Tuesday, 24 November 2009

Daipensia and Chimayo


Well, here I am back on schedule again. I did not forget this time!

The drawing I have posted is of a rather unusual plant that is native to Canada. It is what is known as a "circumboreal arctic-alpine" species which grows on exposed rocky ridges that are kept free from snow by high winds.

The plant is known as "Daipensia lapponica". The subspecies "lapponica" is native to eastern North America, Greenland, Scotland, Scandinavia and western Arctic-Russia. There is another subspecies known as "obovata" which is native to eastern Arctic-Russia, Korea, Japan, Alaska and the Yukon.

The Family name for these two is Diapensiaceae and there are only these two members of the Family: D. lapponica and D. obovata.

As you can see from the drawing, the plant is a small, cushion-forming, evergreen, perennial shrub. It has oval, blunt, leathery, toothless leaves arranged in rosettes. Supposedly, it produces some kind of growth rings which indicate that in Canada, the plants can live to be over 100 years old. Now, that is an old plant!



The fuzzy looking image above (with a bit of my hand showing) is of a cross I received in yesterday's mail. It is a traditional "Chimayo" cross from New Mexico. And as is always true of a Chimayo cross, it has been cut from a rusted tin roof and has three pieces of turquoise at the centre (they stand for the Trinity).

The rusted tin is supposed to have come from the roof which covered the original church at the shrine of Chimayo, New Mexico -- the roof was replaced in 1922 -- so the back of the cross reads: "Chimayo NM 1922"

The story of Chimayo is that a beautiful crucifix was found while a poor man was digging a hole in the dusty village of Chimayo back in the 1800's. The villagers placed the crucifix in their tiny chapel but when the church officials saw how beautiful it was, they decided it should be in the cathedral in Santa Fe. After it was placed in the cathedral, it soon went missing and was eventually found back at the chapel in Chimayo. Several more attempts were made to remove the crucifix from the chapel, but even with guards on duty, the crucifix kept mysteriously returning to Chimayo.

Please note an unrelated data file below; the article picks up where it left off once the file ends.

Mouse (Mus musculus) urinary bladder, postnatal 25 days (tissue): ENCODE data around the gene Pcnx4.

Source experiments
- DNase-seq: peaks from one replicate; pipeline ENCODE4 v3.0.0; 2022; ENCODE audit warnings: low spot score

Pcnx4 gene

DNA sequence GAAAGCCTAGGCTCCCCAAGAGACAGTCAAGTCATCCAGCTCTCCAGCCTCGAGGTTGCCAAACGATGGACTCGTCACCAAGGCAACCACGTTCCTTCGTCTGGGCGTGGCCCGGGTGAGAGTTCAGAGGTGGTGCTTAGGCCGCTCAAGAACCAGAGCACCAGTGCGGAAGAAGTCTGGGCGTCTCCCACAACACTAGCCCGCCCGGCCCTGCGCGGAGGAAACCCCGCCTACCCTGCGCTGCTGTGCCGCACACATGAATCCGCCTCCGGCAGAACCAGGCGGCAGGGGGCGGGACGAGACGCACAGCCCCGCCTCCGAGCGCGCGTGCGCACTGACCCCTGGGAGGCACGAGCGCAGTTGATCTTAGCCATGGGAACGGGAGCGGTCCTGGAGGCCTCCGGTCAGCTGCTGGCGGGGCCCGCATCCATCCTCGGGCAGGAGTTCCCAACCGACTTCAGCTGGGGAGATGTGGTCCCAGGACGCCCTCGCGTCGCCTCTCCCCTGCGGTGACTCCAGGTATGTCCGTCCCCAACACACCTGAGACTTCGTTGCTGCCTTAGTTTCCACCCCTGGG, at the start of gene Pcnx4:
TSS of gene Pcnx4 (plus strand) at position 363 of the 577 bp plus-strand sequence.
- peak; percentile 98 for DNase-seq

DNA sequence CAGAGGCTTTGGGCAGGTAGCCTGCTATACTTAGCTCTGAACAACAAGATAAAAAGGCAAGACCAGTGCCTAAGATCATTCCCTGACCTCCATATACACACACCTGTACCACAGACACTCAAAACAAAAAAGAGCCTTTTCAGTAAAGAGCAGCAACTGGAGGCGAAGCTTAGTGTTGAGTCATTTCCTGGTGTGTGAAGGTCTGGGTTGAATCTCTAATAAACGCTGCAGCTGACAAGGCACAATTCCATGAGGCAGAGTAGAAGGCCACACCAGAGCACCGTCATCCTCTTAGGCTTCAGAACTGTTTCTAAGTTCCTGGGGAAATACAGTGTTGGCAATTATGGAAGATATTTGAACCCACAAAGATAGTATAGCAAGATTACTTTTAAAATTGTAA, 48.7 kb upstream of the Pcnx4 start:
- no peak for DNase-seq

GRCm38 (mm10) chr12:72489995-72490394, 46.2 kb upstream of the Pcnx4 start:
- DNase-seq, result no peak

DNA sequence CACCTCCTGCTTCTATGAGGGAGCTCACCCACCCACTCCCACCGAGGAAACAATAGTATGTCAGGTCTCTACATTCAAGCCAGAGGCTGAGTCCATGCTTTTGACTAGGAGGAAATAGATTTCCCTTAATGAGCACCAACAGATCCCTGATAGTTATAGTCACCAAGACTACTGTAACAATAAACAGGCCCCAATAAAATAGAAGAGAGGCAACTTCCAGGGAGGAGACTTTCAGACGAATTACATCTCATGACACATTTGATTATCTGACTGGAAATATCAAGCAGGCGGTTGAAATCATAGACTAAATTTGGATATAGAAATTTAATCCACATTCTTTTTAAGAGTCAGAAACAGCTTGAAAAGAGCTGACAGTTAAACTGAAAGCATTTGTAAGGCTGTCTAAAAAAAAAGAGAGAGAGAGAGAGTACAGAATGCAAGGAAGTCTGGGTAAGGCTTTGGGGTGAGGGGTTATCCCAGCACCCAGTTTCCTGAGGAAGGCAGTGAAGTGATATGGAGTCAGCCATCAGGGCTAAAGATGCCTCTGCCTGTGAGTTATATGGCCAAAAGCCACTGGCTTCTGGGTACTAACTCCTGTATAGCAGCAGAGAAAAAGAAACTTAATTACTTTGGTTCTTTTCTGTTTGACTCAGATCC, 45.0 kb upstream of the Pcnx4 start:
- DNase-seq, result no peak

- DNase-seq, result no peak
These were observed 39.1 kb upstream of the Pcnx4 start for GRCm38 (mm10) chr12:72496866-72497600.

Next the people discovered that the sandy earth where the crucifix had been buried had curative powers. As the cures increased, more and more pilgrims began to visit the shrine. By this point, they had discovered that eating some of the earth caused it to have the most effect so the chapel was expanded into a church which included the "dirt room".

The shrine is still very popular with cures continuing to occur inexplicably. It is now a proper shrine church and no longer has a tin roof. It has been called the Lourdes of North America and is very popular with Spanish-speaking Americans.

As to whether the cross I got actually being made from that original tin roof, it is highly questionable, but it is as authentic as one can get with these things. I also managed to get a bit of earth from the sacred hole but I have no intention of trying to eat it at this particular time. If my pain ever gets as bad again as it was 8 years ago, however, I wouldn't be adverse to trying anything to get it to stop -- even eating a bit of New Mexico dirt!!

May peace be with you all.

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